Inside NYC’s Unapologetically Luxurious Baccarat Hotel
La Caravelle, Lutèce, La Côte Basque. The names evoke a time when, in midtown Manhattan, luxury sat on a gilded throne and spoke only French. In these restaurants, the cuisine was always rich, the flowers were always extravagant, and the waitstaff was always impeccable—the patrons’ manners, not so much. (See Truman Capote, Answered Prayers.)
La Grenouille is all that remains of that temps perdu, though it’s not entirely intact. After 40 years, the maître d’ extraordinaire, Charles Masson, has forsaken it to become the director of Chevalier, the signature brasserie of the sparkling new Baccarat Hotel & Residences New York (doubles from $899).
Turns out the taste for refined French style did not disappear from the city; it’s simply been lying low since the 1980s. And at the Baccarat, the first-ever hotel from the heritage crystal brand, the grandeur is back with a dazzle that is undiminished, but surprisingly not overwrought.
The development is the brainchild of Starwood Capital Group’s Barry Sternlicht, who created W Hotels 17 years ago. For the design, Sternlicht had the good sense to hire native speakers. The vocabulary of Paris-based Patrick Gilles and Dorothée Boissier fluently employs traditional architecture and artisanship in service of a 21st-century interior. “We wanted to mix the two cultures: the elegance of Paris and the boldness and unrestrained glamour of New York,” Boissier says.
The combination kicks off in the sleek streetlevel entrance, where a display of more than 2,000 Harcourt goblets serves as a shape-shifting light show before one ascends in near total darkness to the second floor lobby. (The contrast is a bit severe.) Behind the check-in desk, a wall of fractured glass, like pyrite exploded in scale, catches and releases fragments of reflected spaces.
The public rooms—the Petit Salon, the Grand Salon, and the Bar—line up in a palatial enfilade, the sight lines provided by doorways punched through walls covered in pleated silk and fumed-oak paneling. The floors, too, are oak, laid in classic Versailles parquet and herringbone patterns that frame inset carpets. Nothing to trip a Louboutin heel here.
In a departure from codified formal French interiors, there’s hardly a hint of gold. But who needs it when you have a million points of light from a material that emerges from fire: 17 chandeliers, two 1909 crystal and gilded bronze amphorae on loan from the French government displayed in a vitrine the size of a Damien Hirst shark tank, and a wall of prismatic glass that transforms the Museum of Modern Art across the street into an animated screen of shifting shards?
For such an unforgiving material, one that requires perfection in both manufacture and maintenance (never have standards of housekeeping been so critical), the effect produces a liveliness that in turn reads as warmth. A hospitable staff plays no small part, too, in cushioning the edges.
If the public spaces are like a dramatic punch bowl, overflowing with cheer, the 114 rooms are like a glass of champagne—quiet celebration released in tiny refined bubbles. Pendeloque motifs are woven into jacquard sheets, a framed smoked mirror hides the TV, and a red lacquer box holds the mini-bar’s Baccarat glasses. There are also three lighting scenarios, ideal for day, cocktail hour, and night—just one of the features operated at the touch of a compact tablet. An intuitive integration of service and technology? Now that’s rich.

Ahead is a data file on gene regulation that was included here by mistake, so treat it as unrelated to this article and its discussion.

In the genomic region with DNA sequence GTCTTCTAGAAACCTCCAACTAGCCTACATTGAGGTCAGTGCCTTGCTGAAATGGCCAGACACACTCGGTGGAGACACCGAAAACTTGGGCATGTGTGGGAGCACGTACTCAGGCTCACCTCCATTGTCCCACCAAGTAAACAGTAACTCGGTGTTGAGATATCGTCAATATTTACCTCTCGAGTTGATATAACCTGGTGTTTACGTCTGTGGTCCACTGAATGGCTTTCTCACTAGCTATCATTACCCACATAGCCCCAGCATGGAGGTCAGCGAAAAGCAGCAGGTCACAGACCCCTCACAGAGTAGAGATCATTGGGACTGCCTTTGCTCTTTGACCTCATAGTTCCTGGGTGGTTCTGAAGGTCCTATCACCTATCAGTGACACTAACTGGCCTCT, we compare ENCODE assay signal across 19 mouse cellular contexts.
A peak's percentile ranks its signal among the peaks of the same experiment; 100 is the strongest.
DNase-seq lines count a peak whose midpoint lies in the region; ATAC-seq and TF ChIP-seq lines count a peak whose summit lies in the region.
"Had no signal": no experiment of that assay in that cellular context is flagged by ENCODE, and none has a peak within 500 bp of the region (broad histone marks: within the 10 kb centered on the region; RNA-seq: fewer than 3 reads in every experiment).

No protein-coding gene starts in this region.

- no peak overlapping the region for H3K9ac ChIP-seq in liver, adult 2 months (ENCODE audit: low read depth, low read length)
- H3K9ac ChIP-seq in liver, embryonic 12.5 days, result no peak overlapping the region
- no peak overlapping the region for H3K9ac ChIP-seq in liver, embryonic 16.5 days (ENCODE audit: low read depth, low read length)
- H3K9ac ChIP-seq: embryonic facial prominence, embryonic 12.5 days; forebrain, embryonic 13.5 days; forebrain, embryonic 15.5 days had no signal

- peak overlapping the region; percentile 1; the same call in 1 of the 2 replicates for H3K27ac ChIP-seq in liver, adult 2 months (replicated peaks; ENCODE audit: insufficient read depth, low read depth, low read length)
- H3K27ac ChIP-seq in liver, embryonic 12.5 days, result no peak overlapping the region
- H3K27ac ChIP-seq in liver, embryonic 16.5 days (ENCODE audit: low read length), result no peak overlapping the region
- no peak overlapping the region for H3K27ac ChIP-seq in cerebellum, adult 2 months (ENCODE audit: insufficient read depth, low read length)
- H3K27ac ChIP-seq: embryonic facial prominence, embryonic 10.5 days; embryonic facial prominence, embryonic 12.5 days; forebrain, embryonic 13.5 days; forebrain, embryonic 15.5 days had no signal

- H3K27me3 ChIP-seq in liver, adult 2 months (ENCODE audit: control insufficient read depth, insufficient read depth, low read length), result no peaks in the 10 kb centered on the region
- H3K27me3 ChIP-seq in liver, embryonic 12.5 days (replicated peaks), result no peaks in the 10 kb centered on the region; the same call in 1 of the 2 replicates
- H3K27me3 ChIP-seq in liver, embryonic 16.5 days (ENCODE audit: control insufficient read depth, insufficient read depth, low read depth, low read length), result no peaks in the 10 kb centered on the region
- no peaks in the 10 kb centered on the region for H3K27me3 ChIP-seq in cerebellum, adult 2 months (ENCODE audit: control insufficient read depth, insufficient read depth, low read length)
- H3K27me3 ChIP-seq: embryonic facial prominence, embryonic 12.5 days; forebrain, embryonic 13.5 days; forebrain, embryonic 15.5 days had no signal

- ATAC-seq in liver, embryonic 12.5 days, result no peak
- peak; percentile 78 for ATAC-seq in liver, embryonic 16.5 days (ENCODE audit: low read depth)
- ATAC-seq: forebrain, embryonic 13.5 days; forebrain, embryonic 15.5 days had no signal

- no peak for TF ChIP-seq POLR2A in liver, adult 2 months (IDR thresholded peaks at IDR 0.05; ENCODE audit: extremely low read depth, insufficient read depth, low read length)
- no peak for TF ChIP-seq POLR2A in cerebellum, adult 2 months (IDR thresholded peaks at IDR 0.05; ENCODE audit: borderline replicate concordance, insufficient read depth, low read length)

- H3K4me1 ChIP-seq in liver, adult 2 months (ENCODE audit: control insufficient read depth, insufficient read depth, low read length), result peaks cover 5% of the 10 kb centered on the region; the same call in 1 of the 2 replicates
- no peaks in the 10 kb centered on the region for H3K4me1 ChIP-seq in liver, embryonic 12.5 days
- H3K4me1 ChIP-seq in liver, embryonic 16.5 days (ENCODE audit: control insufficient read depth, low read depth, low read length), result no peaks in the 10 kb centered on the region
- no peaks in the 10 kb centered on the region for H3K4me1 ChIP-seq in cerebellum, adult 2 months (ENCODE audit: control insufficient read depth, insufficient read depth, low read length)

What’s not so swellegant? Rainshowerheads that no woman, or her blowout, likes (give us the good old American Speakman Anystream) and the absence of tubs in many rooms. The Louboutin-wearing set still want to soak their polished toes in perfumed waters. And when will shower taps placed at a comfortably dry distance from the head become de rigueur for five-star properties?
Nevertheless, no one understands luxury quite like the French, and the Baccarat is well aware that its audience, for all its love of luxe, has changed—formality is in many ways just a formality, and dressing down in an over-the-top environment is ever ascendant in the 21st century. Those dedicated to a certain New York traditionalism will still turn to the Carlyle. Those who prefer moodier dens and their denizens will still favor the Bowery Hotel. But the Baccarat will appeal to and embrace diplomat and celebrity alike, along with oligarchs, capitalists, consumers of the highest order, a curator slipping away from MoMA, and, soon enough, other smart New Yorkers who treasure a one-of-a-kind bolthole when they find it, whether for an hour or a night. They’ll come in for facials at the Spa de La Mer or to try chef Shea Gallante’s coquilles St. Jacques at Chevalier. Or to sit at the bar and drink to la vie en rose with a champagne-based cocktail so named.
Just to get things started, the hotel ordered 15,000 pieces of drinkware. Even the guest bathroom glass, the holder of that most plebeian tool, the toothbrush, is a cut-crystal tumbler. It’s a small symbol of a killer formula for our time: haute sans hauteur.
The hotel’s Grand Salon
LED-lit Harcourt glasses shine at the street-level entrance
A guest room
The main bar, decorated with 18th-century and contemporary art
A staff member at the entrance, wearing a coat with a fur-lined collar
The elevator bank
The Petit Salon at the Baccarat Hotel, in New York City.
The hotel's exterior